Friday, 29 June 2018

Does bribing work with God?


Yes, we all try to bribe God: if you give me this I will give you that.

Indians are big on this. They sacrifice goats, gold, jewels, fancy clothes, big money to their gods. They think if they only give enough of things (the primitives used to sacrifice their own to appease the gods), the gods will take care of them.  

Our turning to the power we call God always has its motives, too: keep me safe, make me win that contract; we adore Him or Her so the Power will treat us kindly.

We become good slaves so S/he will be a good master.

None of these will work without love. It is the only sacrifice required of us, and what a sacrifice! The more we give of ourselves, the more we become. The more we surrender, the more, and deeper, we are given of life.

Lest we forget the women in Sikh history

In Into the Great Heart I write about the women who were part of Guru Nanak and Guru Angad's history.

One of my earlier books, The Singing Guru had mainly male protagonists and the many historical women -- Guru Nanak’s wife, Mata Sulakhni, his sister, Bebe Nanaki, Mata Khivi, Bibi Amro, Guru Angad’s wife and daughter, respectively, Nihali, the woman who gave Bhai Lehna shelter -- who form part of this enduring saga, were only mentioned in it.

Their stories remained unimagined and untold and while writing Into the Great Heart I had to harken to their voices that spoke to my soul, my gender and the female question that has always existed and continues down to our times.

Even when it isn’t admitted or acknowledged in our patriarchal system, it persists, subconsciously and unconsciously, to affect the lives of both genders, societies and cultures at large whose members have been reared, and affected by the happiness, peace, and lack thereof, of women.

We cannot neglect one half of the equation and hope for wholeness. 

The man who abandoned his priesthood to follow his Heart

Legends of the Second Guru of Sikhs

Not much is known or written about Guru Angad (1504 – 1552), the second Sikh guru who succeeded Guru Nanak.

After writing The Singing Guru, the first book in the Sikh Saga series, I felt the need to write another book to conclude Guru Nanak’s life and legends, and to carry forward the story of Bhai Lehna who later became Guru Angad, and who was introduced briefly in the epilogue of The Singing Guru.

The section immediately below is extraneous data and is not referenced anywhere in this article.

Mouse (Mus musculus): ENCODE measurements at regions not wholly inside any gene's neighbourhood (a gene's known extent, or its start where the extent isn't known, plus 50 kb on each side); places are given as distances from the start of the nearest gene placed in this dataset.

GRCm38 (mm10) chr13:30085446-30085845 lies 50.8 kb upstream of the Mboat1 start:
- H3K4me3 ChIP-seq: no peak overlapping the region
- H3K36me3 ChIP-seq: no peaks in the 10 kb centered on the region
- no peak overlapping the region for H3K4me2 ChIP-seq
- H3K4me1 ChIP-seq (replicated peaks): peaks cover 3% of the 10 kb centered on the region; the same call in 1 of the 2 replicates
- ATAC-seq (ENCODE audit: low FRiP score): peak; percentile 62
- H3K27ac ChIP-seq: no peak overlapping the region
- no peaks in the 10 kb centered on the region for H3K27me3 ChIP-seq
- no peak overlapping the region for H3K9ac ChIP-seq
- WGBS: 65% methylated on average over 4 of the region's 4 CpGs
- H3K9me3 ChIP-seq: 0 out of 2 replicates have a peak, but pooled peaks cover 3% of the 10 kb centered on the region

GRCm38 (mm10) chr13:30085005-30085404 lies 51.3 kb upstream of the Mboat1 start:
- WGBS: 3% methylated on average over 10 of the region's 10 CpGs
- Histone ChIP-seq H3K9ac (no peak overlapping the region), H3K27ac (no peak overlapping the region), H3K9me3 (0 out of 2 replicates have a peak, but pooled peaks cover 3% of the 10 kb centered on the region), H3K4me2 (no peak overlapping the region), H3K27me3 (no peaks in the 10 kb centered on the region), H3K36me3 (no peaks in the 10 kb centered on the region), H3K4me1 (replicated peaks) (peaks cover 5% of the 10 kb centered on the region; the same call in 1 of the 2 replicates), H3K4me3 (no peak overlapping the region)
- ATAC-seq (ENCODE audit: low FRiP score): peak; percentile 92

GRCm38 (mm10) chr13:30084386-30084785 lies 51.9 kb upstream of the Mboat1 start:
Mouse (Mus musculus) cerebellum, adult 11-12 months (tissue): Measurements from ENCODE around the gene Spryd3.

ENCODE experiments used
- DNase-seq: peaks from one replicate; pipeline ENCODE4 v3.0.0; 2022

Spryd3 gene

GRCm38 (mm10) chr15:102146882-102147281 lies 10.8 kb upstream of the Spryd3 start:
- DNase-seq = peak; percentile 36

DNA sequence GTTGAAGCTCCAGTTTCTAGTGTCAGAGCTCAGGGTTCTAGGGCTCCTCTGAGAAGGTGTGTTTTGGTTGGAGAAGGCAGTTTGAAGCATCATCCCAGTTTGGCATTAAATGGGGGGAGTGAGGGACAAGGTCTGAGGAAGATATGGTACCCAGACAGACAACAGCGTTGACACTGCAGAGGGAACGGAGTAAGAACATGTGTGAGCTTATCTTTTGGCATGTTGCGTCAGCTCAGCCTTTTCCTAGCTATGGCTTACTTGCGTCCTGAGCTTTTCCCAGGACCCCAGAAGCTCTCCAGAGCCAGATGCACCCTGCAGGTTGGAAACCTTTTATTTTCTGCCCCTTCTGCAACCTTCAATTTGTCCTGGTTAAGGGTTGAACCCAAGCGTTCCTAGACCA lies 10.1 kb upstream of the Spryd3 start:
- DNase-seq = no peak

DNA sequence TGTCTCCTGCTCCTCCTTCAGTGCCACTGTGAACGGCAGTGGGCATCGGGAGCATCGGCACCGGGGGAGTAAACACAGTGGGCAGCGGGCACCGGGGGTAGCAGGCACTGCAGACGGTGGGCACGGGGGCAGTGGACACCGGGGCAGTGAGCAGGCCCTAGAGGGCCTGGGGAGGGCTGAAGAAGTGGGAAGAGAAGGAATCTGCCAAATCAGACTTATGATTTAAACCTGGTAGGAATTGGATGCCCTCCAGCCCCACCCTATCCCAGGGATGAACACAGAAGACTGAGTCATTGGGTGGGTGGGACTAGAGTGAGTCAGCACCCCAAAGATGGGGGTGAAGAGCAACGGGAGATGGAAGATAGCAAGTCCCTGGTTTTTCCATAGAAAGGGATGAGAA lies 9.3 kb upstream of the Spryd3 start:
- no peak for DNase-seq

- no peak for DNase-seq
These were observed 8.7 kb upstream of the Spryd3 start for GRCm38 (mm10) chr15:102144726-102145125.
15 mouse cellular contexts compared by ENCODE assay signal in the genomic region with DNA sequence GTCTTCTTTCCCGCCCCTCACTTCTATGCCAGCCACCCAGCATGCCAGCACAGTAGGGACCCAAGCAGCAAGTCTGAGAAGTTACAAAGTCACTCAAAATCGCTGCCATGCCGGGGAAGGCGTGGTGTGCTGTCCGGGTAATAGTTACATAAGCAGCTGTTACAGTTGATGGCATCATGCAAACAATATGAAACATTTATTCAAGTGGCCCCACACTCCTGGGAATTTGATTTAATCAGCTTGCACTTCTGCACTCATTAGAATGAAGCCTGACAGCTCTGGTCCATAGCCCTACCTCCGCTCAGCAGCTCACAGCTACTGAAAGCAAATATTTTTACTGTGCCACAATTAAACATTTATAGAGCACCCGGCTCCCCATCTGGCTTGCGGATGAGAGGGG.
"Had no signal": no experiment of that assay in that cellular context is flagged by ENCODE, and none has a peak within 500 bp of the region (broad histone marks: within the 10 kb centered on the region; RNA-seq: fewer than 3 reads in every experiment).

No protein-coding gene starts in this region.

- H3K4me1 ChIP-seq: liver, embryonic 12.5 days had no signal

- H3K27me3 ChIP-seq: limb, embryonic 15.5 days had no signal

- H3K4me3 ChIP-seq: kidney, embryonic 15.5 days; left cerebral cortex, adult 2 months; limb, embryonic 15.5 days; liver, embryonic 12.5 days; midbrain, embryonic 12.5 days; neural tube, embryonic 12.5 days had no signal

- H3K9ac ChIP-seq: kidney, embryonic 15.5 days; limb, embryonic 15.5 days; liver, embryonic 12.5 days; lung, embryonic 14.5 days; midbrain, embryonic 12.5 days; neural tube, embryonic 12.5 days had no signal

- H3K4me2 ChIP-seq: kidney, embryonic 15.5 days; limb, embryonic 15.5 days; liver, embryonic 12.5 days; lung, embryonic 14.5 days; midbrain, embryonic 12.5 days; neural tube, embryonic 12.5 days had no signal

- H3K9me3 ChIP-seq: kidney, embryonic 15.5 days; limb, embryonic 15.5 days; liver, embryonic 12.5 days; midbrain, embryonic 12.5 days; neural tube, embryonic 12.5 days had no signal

Into the Great Heart is about Bhai Lehna’s journey from being a priest at a Durga temple in Khadur, to becoming Guru Nanak’s disciple, and then his successor as Guru Angad.

Into the Great Heart is also about those legends of Guru Nanak that remained undeveloped in The Singing Guru, and about the many contemporaneous women in Sikh history whose stories remained untold in the first volume.

Here are some accepted brief anecdotes, facts, history of Guru Angad’s life.

Born in Harike in Punjab; married a woman called Khivi; had two sons, Dasu, Datu, and a daughter, Amro; moved to Khadur when the Mughals sacked his hometown.

He was a devoted priest of a Durga temple in Khadur, where he danced to his Goddess, wearing ankle bells; took an annual party of pilgrims to Jwalamukhi, meaning ‘the deity of flaming mouth,’ a temple in the Himalayas built over some natural jets of combustible gas, believed to be the manifestation of the Goddess.

He heard a friend in Khadur, Bhai Jodha, singing one of Guru Nanak’s songs, and was ignited with a desire to meet its author; interrupted his journey to Jwalamukhi to meet him, abandoned his faith and his priesthood, and never left his master, Guru Nanak, again.